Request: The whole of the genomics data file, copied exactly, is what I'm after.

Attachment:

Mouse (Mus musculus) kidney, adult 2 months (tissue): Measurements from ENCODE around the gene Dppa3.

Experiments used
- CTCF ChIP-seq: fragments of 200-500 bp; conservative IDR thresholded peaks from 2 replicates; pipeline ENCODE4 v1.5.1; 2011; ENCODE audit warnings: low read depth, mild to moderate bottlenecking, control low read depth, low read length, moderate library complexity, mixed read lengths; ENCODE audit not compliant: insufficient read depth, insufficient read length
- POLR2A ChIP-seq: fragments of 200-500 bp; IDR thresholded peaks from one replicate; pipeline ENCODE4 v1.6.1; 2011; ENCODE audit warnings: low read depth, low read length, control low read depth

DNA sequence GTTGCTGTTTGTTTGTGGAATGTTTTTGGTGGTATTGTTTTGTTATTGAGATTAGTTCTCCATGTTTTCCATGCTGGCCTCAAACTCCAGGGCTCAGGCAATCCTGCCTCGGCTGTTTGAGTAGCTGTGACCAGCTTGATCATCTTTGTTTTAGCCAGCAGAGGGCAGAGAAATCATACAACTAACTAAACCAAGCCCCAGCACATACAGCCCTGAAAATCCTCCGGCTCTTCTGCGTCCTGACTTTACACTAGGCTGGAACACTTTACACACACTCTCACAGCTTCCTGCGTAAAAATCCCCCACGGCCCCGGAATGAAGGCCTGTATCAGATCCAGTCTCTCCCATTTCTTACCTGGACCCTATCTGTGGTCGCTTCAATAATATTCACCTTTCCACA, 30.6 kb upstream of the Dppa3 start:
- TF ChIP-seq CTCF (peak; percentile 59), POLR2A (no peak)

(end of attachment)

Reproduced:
Mouse (Mus musculus) kidney, adult 2 months (tissue): Measurements from ENCODE around the gene Dppa3.

Experiments used
- CTCF ChIP-seq: fragments of 200-500 bp; conservative IDR thresholded peaks from 2 replicates; pipeline ENCODE4 v1.5.1; 2011; ENCODE audit warnings: low read depth, mild to moderate bottlenecking, control low read depth, low read length, moderate library complexity, mixed read lengths; ENCODE audit not compliant: insufficient read depth, insufficient read length
- POLR2A ChIP-seq: fragments of 200-500 bp; IDR thresholded peaks from one replicate; pipeline ENCODE4 v1.6.1; 2011; ENCODE audit warnings: low read depth, low read length, control low read depth

DNA sequence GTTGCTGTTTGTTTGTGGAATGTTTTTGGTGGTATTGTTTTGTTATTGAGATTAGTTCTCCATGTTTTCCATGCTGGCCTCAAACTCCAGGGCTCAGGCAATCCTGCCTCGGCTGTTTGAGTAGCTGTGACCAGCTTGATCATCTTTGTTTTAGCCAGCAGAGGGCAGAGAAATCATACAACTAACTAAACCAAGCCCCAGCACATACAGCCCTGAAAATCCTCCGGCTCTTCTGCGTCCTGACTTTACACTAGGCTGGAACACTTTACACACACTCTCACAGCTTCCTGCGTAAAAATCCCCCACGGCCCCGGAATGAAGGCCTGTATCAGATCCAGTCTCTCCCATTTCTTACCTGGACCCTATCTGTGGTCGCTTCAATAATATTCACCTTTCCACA, 30.6 kb upstream of the Dppa3 start:
- TF ChIP-seq CTCF (peak; percentile 59), POLR2A (no peak)